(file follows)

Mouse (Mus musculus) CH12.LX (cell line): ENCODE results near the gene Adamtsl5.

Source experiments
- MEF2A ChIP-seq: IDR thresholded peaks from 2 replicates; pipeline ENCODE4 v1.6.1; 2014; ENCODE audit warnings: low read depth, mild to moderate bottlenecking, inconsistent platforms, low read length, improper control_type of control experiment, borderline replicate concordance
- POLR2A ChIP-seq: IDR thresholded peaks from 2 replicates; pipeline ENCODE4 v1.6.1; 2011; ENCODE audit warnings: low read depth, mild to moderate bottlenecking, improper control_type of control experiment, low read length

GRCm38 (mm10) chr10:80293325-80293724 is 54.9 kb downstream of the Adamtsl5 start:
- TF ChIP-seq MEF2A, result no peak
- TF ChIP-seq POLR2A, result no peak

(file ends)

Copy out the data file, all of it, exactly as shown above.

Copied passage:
Mouse (Mus musculus) CH12.LX (cell line): ENCODE results near the gene Adamtsl5.

Source experiments
- MEF2A ChIP-seq: IDR thresholded peaks from 2 replicates; pipeline ENCODE4 v1.6.1; 2014; ENCODE audit warnings: low read depth, mild to moderate bottlenecking, inconsistent platforms, low read length, improper control_type of control experiment, borderline replicate concordance
- POLR2A ChIP-seq: IDR thresholded peaks from 2 replicates; pipeline ENCODE4 v1.6.1; 2011; ENCODE audit warnings: low read depth, mild to moderate bottlenecking, improper control_type of control experiment, low read length

GRCm38 (mm10) chr10:80293325-80293724 is 54.9 kb downstream of the Adamtsl5 start:
- TF ChIP-seq MEF2A, result no peak
- TF ChIP-seq POLR2A, result no peak